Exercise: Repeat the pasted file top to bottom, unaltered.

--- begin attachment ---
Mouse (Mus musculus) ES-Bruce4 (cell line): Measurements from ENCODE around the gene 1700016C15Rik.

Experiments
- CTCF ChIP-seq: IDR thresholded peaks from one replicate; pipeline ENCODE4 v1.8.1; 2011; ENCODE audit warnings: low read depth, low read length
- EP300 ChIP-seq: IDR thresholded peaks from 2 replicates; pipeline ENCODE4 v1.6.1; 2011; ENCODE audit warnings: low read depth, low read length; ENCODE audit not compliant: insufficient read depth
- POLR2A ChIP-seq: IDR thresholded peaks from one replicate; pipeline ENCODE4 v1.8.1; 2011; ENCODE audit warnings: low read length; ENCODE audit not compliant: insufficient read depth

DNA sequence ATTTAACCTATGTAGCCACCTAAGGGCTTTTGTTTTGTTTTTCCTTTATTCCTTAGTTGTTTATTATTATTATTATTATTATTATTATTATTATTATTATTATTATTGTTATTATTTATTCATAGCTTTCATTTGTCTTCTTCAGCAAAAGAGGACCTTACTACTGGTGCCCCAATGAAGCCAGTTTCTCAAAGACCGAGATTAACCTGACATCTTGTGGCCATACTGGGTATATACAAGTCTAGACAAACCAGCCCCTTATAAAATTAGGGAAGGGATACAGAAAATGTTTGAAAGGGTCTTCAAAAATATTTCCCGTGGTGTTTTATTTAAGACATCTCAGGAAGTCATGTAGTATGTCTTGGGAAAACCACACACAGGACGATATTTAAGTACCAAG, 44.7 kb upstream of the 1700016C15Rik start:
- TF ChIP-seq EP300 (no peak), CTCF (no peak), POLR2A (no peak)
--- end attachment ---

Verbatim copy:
Mouse (Mus musculus) ES-Bruce4 (cell line): Measurements from ENCODE around the gene 1700016C15Rik.

Experiments
- CTCF ChIP-seq: IDR thresholded peaks from one replicate; pipeline ENCODE4 v1.8.1; 2011; ENCODE audit warnings: low read depth, low read length
- EP300 ChIP-seq: IDR thresholded peaks from 2 replicates; pipeline ENCODE4 v1.6.1; 2011; ENCODE audit warnings: low read depth, low read length; ENCODE audit not compliant: insufficient read depth
- POLR2A ChIP-seq: IDR thresholded peaks from one replicate; pipeline ENCODE4 v1.8.1; 2011; ENCODE audit warnings: low read length; ENCODE audit not compliant: insufficient read depth

DNA sequence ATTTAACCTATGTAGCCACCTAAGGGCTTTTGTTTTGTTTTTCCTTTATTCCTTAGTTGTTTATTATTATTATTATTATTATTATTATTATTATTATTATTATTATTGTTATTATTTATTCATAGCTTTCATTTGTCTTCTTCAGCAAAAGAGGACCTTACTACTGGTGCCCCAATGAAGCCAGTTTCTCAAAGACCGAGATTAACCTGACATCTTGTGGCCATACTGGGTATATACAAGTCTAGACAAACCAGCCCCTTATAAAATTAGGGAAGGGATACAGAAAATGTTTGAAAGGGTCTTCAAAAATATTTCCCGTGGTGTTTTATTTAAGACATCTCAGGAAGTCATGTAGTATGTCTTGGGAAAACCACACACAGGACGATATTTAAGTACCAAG, 44.7 kb upstream of the 1700016C15Rik start:
- TF ChIP-seq EP300 (no peak), CTCF (no peak), POLR2A (no peak)